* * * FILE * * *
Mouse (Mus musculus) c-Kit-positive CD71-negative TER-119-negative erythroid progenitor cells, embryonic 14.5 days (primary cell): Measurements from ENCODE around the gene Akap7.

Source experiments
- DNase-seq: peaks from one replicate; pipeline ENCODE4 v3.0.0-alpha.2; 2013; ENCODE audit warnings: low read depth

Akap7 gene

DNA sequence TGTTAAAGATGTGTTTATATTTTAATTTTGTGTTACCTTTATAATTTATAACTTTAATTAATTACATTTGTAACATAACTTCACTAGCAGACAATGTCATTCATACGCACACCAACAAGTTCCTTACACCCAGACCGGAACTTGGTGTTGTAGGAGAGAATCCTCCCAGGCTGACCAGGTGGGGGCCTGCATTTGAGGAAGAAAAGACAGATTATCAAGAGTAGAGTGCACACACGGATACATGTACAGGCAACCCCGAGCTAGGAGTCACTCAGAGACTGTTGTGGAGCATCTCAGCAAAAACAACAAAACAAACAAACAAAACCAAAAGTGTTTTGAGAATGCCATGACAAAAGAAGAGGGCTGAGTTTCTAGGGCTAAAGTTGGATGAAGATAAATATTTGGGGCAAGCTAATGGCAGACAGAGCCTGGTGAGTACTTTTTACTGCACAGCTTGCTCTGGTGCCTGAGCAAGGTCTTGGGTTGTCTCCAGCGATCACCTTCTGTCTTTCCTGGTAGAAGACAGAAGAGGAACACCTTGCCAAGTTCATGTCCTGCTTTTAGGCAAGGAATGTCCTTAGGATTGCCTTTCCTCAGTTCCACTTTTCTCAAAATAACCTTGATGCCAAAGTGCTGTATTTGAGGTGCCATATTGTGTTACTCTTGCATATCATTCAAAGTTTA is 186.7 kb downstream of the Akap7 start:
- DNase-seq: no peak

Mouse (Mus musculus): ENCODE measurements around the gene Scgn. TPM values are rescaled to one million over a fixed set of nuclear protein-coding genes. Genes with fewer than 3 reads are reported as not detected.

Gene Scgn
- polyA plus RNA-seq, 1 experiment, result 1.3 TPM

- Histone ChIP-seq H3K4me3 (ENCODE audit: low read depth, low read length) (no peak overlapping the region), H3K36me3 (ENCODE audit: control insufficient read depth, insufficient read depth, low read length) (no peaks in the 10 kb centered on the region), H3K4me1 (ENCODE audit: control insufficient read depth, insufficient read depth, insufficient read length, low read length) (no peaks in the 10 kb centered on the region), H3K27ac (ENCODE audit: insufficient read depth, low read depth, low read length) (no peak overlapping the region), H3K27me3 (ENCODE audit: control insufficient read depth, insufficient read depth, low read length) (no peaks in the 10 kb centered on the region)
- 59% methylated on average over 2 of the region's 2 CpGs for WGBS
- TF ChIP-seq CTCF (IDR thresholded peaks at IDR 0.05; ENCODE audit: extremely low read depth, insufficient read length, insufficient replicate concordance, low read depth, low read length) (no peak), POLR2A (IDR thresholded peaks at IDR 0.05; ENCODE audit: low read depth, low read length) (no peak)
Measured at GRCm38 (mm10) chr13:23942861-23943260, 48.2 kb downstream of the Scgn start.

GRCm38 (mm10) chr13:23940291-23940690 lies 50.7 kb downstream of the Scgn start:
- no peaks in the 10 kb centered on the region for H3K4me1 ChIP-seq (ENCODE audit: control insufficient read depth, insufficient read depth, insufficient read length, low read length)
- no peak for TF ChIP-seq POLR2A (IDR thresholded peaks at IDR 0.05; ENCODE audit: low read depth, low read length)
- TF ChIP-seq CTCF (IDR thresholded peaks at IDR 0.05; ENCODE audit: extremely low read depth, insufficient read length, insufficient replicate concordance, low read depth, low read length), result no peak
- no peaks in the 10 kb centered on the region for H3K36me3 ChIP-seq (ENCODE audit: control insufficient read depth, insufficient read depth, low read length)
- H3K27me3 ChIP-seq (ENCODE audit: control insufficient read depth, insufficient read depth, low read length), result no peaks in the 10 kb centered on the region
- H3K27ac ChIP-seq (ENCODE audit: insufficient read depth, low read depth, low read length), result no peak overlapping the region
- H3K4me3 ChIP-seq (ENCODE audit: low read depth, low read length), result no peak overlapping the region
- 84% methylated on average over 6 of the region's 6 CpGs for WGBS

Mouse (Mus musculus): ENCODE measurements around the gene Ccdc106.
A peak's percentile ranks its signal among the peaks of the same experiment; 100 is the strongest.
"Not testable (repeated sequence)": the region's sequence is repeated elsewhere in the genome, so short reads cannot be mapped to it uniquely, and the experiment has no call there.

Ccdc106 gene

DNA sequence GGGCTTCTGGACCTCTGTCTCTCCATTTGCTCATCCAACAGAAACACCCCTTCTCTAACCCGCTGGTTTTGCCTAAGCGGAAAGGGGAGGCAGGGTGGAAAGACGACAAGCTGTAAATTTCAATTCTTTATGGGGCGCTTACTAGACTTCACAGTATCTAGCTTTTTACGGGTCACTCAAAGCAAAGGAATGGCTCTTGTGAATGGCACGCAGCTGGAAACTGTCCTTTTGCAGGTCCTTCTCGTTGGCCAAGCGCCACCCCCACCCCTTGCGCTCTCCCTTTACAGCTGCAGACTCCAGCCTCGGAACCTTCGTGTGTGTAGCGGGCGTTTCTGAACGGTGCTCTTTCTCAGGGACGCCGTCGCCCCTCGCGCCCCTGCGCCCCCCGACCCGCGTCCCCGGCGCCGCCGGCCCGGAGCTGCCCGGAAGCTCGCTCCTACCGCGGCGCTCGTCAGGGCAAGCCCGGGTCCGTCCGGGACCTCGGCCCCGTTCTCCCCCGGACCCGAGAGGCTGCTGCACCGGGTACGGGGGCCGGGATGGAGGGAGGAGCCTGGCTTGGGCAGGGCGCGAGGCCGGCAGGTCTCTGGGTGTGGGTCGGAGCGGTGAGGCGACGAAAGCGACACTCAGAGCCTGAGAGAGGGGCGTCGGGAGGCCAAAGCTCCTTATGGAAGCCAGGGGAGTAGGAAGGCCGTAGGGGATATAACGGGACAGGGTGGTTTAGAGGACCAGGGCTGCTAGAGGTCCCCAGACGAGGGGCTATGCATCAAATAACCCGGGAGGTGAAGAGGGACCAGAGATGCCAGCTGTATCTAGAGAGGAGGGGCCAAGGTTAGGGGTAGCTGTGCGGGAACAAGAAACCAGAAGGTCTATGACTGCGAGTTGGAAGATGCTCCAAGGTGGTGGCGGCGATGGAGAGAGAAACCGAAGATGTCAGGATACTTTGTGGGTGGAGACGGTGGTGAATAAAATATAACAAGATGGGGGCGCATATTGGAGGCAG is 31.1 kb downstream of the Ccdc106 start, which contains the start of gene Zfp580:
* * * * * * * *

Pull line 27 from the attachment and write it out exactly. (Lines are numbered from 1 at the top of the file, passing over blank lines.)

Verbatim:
DNA sequence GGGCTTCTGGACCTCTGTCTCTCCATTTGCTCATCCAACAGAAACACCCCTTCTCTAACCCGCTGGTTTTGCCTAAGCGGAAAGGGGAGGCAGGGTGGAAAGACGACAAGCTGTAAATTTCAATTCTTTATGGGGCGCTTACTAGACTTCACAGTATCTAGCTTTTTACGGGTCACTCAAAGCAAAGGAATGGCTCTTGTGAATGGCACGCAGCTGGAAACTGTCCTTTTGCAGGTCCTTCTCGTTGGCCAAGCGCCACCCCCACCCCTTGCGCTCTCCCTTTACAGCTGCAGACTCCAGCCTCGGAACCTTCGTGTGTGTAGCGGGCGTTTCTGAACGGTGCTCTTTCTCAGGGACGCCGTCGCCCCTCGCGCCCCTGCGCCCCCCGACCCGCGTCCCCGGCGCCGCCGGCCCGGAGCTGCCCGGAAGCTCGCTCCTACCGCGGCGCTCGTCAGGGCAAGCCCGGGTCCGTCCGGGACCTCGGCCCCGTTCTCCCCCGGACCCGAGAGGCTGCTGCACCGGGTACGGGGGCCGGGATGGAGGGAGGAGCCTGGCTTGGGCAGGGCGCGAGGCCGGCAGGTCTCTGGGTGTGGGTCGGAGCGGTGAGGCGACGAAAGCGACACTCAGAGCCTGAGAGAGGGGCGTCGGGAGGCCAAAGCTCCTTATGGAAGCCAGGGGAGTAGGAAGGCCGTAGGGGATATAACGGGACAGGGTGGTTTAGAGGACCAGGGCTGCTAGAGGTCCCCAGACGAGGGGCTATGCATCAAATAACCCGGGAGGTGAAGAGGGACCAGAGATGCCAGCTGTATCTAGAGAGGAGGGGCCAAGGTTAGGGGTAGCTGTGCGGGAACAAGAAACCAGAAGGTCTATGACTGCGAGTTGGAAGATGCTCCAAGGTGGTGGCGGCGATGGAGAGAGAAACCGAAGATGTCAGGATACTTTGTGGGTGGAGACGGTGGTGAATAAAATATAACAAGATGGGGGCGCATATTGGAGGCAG is 31.1 kb downstream of the Ccdc106 start, which contains the start of gene Zfp580: